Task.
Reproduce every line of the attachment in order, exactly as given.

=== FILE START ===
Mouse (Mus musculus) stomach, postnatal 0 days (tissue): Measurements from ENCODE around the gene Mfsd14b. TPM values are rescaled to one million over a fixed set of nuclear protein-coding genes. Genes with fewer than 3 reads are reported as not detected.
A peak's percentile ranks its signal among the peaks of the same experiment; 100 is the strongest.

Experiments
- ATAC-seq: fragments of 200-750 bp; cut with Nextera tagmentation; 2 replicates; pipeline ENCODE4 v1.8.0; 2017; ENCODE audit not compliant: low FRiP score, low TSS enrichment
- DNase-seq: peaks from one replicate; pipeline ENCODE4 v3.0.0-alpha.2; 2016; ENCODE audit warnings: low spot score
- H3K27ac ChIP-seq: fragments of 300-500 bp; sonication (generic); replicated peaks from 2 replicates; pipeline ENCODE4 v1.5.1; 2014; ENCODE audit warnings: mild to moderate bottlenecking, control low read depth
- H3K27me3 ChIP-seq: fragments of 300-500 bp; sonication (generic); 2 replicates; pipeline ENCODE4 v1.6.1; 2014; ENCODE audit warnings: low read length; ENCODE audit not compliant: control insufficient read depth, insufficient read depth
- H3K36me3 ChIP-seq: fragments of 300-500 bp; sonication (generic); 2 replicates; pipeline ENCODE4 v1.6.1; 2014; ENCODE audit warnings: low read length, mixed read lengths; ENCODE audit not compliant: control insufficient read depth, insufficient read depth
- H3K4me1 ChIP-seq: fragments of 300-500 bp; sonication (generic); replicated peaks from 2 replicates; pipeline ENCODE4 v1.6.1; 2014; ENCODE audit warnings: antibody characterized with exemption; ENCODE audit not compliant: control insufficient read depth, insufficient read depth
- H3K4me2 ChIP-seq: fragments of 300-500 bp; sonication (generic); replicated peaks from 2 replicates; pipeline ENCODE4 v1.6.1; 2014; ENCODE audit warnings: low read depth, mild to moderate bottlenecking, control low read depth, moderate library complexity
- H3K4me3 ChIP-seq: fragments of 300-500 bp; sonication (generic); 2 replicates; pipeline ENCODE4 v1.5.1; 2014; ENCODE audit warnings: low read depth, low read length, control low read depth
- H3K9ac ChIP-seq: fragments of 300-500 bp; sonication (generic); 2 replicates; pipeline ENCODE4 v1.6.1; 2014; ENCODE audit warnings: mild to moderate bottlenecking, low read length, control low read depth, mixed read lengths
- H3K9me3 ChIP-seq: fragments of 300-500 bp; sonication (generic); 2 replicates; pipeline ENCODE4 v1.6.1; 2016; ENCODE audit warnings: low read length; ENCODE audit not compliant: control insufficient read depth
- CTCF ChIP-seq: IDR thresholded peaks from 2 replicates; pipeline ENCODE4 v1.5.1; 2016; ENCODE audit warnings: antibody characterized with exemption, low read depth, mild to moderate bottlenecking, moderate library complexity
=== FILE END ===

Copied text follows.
Mouse (Mus musculus) stomach, postnatal 0 days (tissue): Measurements from ENCODE around the gene Mfsd14b. TPM values are rescaled to one million over a fixed set of nuclear protein-coding genes. Genes with fewer than 3 reads are reported as not detected.
A peak's percentile ranks its signal among the peaks of the same experiment; 100 is the strongest.

Experiments
- ATAC-seq: fragments of 200-750 bp; cut with Nextera tagmentation; 2 replicates; pipeline ENCODE4 v1.8.0; 2017; ENCODE audit not compliant: low FRiP score, low TSS enrichment
- DNase-seq: peaks from one replicate; pipeline ENCODE4 v3.0.0-alpha.2; 2016; ENCODE audit warnings: low spot score
- H3K27ac ChIP-seq: fragments of 300-500 bp; sonication (generic); replicated peaks from 2 replicates; pipeline ENCODE4 v1.5.1; 2014; ENCODE audit warnings: mild to moderate bottlenecking, control low read depth
- H3K27me3 ChIP-seq: fragments of 300-500 bp; sonication (generic); 2 replicates; pipeline ENCODE4 v1.6.1; 2014; ENCODE audit warnings: low read length; ENCODE audit not compliant: control insufficient read depth, insufficient read depth
- H3K36me3 ChIP-seq: fragments of 300-500 bp; sonication (generic); 2 replicates; pipeline ENCODE4 v1.6.1; 2014; ENCODE audit warnings: low read length, mixed read lengths; ENCODE audit not compliant: control insufficient read depth, insufficient read depth
- H3K4me1 ChIP-seq: fragments of 300-500 bp; sonication (generic); replicated peaks from 2 replicates; pipeline ENCODE4 v1.6.1; 2014; ENCODE audit warnings: antibody characterized with exemption; ENCODE audit not compliant: control insufficient read depth, insufficient read depth
- H3K4me2 ChIP-seq: fragments of 300-500 bp; sonication (generic); replicated peaks from 2 replicates; pipeline ENCODE4 v1.6.1; 2014; ENCODE audit warnings: low read depth, mild to moderate bottlenecking, control low read depth, moderate library complexity
- H3K4me3 ChIP-seq: fragments of 300-500 bp; sonication (generic); 2 replicates; pipeline ENCODE4 v1.5.1; 2014; ENCODE audit warnings: low read depth, low read length, control low read depth
- H3K9ac ChIP-seq: fragments of 300-500 bp; sonication (generic); 2 replicates; pipeline ENCODE4 v1.6.1; 2014; ENCODE audit warnings: mild to moderate bottlenecking, low read length, control low read depth, mixed read lengths
- H3K9me3 ChIP-seq: fragments of 300-500 bp; sonication (generic); 2 replicates; pipeline ENCODE4 v1.6.1; 2016; ENCODE audit warnings: low read length; ENCODE audit not compliant: control insufficient read depth
- CTCF ChIP-seq: IDR thresholded peaks from 2 replicates; pipeline ENCODE4 v1.5.1; 2016; ENCODE audit warnings: antibody characterized with exemption, low read depth, mild to moderate bottlenecking, moderate library complexity